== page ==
• Source
    [Show abstract] [Hide abstract]
    ABSTRACT: Background This study aims to determine whether older adults reporting back pain (BP) are at increased risk of premature mortality, specifically, to examine the association with disabling/non-disabling pain separately.Methods Participants aged ≥75 years were recruited to the Cambridge City over-75s Cohort (CC75C) study. Participants answered interviewer-administered questions on BP and were followed up until death. The relationship between BP and mortality was examined using Cox regression, adjusted for potential confounding factors. Separate models were computed for men and women.ResultsFrom 1174 individuals with BP data, the date of death was known for 1158 (99%). A significant association was found between disabling BP and mortality (hazard ratio: 1.4; 95% confidence interval: 1.1–1.8) and this remained, albeit of borderline significance, following adjustment for socio-demographic variables and potential disease markers (1.3; 0.99–1.7). Further, this association was found to vary with sex: women experienced a 40% increase in the risk of mortality associated with disabling BP (1.4; 1.1–1.9), whereas no such increase was observed for men (1.0; 0.5–1.9). Participants with non-disabling BP were not at increased risk of mortality.Conclusions This study confirmed previous findings regarding the relationship between pain and excess mortality. Further, we have shown that, among older adults, this association is specific to disabling pain and to women. Clinicians should be aware not only of the short-term implications of disabling BP but also the longer-term effects. Future research should attempt to understand the mechanisms underpinning this relationship to avoid excess mortality and should aim to determine why the relationship differs in men and women.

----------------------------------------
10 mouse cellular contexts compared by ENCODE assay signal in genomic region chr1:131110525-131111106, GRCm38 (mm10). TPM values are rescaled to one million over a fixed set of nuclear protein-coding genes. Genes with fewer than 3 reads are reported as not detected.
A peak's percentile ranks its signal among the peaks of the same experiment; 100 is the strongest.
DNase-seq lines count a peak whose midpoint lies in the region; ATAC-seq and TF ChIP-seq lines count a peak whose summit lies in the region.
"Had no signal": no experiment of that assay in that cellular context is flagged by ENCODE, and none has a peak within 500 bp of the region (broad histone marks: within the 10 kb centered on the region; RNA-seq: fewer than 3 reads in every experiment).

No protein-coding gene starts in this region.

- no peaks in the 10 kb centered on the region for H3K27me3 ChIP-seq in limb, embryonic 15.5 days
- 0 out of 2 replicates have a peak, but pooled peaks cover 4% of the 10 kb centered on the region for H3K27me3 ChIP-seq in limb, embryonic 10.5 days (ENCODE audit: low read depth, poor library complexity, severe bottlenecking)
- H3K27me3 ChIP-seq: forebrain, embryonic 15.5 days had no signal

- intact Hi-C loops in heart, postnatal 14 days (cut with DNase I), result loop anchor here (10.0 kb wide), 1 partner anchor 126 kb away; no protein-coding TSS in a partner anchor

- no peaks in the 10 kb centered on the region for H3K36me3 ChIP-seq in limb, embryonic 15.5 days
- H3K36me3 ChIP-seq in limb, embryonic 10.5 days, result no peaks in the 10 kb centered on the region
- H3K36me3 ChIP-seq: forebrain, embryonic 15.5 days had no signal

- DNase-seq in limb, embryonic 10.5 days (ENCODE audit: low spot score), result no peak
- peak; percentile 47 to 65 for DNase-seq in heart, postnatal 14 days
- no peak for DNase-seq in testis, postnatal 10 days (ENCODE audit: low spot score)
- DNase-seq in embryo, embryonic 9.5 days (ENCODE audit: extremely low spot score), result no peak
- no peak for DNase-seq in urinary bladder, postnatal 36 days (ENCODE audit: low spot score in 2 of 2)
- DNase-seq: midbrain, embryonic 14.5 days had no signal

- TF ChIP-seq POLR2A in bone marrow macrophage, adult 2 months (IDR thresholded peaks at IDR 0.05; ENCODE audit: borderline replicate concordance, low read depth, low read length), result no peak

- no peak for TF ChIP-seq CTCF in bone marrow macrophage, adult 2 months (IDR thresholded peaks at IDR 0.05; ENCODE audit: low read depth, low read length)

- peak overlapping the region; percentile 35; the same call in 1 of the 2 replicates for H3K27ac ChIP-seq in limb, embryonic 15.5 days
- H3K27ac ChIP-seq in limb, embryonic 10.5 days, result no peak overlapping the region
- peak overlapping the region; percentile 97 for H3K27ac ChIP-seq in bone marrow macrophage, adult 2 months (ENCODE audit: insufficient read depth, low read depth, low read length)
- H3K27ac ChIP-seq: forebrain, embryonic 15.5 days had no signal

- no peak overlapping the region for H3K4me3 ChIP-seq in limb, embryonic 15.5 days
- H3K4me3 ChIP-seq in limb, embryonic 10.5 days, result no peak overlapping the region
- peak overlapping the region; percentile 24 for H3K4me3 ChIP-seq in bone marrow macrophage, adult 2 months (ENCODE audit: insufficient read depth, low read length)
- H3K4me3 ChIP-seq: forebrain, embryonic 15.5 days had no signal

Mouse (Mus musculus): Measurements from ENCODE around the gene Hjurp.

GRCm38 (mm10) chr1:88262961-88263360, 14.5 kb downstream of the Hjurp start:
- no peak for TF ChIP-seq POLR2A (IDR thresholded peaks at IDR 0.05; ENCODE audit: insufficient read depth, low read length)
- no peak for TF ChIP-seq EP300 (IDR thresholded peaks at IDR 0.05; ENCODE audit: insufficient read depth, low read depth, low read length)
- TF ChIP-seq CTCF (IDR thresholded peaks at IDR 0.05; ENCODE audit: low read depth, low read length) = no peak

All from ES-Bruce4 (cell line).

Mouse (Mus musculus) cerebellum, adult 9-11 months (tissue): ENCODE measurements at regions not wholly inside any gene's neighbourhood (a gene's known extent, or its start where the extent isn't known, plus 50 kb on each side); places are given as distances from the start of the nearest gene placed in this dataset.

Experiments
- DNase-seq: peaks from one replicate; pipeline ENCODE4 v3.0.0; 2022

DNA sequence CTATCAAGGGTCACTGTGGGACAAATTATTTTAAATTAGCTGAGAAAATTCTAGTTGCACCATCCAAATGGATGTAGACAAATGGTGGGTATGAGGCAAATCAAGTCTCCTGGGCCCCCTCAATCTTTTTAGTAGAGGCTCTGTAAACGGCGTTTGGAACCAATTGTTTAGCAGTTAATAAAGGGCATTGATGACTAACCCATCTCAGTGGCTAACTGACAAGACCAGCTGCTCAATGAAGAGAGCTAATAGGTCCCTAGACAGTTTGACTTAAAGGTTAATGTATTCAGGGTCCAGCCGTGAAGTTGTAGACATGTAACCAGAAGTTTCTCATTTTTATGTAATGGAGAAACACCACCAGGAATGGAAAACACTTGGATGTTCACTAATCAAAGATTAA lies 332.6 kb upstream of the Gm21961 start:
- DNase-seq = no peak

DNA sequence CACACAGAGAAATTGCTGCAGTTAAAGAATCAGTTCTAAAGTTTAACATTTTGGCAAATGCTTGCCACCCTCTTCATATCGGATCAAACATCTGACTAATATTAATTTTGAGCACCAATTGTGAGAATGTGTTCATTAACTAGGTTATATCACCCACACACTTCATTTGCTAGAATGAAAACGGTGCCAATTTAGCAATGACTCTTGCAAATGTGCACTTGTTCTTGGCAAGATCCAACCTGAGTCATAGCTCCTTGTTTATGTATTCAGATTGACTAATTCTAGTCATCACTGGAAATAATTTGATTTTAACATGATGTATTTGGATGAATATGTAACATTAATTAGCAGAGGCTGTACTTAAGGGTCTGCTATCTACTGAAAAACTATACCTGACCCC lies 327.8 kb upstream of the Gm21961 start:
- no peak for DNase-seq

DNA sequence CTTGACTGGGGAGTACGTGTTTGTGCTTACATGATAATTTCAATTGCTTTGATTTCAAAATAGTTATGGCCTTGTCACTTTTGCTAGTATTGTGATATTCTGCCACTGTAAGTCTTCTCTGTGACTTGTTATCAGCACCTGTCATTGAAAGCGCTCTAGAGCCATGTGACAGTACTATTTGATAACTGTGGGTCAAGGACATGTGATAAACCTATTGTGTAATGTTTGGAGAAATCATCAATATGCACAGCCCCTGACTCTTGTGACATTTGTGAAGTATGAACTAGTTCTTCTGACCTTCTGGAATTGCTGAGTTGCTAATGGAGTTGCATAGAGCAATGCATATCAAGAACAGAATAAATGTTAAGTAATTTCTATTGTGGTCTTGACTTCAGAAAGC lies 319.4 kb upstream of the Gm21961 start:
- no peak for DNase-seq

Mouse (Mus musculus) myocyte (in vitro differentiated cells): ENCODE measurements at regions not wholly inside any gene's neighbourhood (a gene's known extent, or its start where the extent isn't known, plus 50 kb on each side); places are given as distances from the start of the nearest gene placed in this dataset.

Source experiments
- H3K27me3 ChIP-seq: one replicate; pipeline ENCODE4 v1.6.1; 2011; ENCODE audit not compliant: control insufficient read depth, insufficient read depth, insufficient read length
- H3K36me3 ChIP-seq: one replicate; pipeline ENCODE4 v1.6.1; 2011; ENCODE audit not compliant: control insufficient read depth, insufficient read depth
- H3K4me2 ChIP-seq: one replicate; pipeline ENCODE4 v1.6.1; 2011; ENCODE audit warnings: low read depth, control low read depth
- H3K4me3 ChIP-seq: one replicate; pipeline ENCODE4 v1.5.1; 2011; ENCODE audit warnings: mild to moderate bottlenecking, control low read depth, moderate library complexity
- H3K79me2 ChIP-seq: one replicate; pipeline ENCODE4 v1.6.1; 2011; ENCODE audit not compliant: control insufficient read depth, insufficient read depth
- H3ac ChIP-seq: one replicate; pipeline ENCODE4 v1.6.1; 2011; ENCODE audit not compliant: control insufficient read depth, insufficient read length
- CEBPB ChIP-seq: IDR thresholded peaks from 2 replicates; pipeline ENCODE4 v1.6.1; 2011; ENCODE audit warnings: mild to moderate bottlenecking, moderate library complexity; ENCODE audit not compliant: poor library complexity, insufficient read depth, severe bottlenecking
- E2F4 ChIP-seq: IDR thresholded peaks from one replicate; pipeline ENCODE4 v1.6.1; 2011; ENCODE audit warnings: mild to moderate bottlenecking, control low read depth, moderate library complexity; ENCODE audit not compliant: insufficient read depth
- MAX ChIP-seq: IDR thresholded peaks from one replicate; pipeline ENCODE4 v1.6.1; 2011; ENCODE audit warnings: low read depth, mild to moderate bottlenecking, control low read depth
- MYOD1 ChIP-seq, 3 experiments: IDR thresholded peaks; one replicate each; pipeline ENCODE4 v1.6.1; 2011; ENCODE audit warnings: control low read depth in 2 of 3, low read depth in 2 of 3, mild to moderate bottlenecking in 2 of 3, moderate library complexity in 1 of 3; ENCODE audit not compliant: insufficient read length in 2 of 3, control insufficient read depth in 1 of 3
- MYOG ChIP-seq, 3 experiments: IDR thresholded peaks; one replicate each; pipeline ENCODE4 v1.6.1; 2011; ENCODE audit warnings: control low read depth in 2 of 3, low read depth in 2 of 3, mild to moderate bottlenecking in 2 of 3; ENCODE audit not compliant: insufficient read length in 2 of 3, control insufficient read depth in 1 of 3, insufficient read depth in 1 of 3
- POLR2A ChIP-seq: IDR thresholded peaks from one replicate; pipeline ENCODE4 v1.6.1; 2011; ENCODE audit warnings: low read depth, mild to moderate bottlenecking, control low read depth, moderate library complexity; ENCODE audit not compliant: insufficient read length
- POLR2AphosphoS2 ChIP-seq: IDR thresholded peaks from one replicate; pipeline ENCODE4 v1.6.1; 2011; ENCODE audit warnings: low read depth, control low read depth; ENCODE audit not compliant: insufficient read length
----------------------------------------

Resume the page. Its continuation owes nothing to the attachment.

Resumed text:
European Journal of Pain 07/2014; DOI:10.1002/ejp.568 · 3.22 Impact Factor
  • Source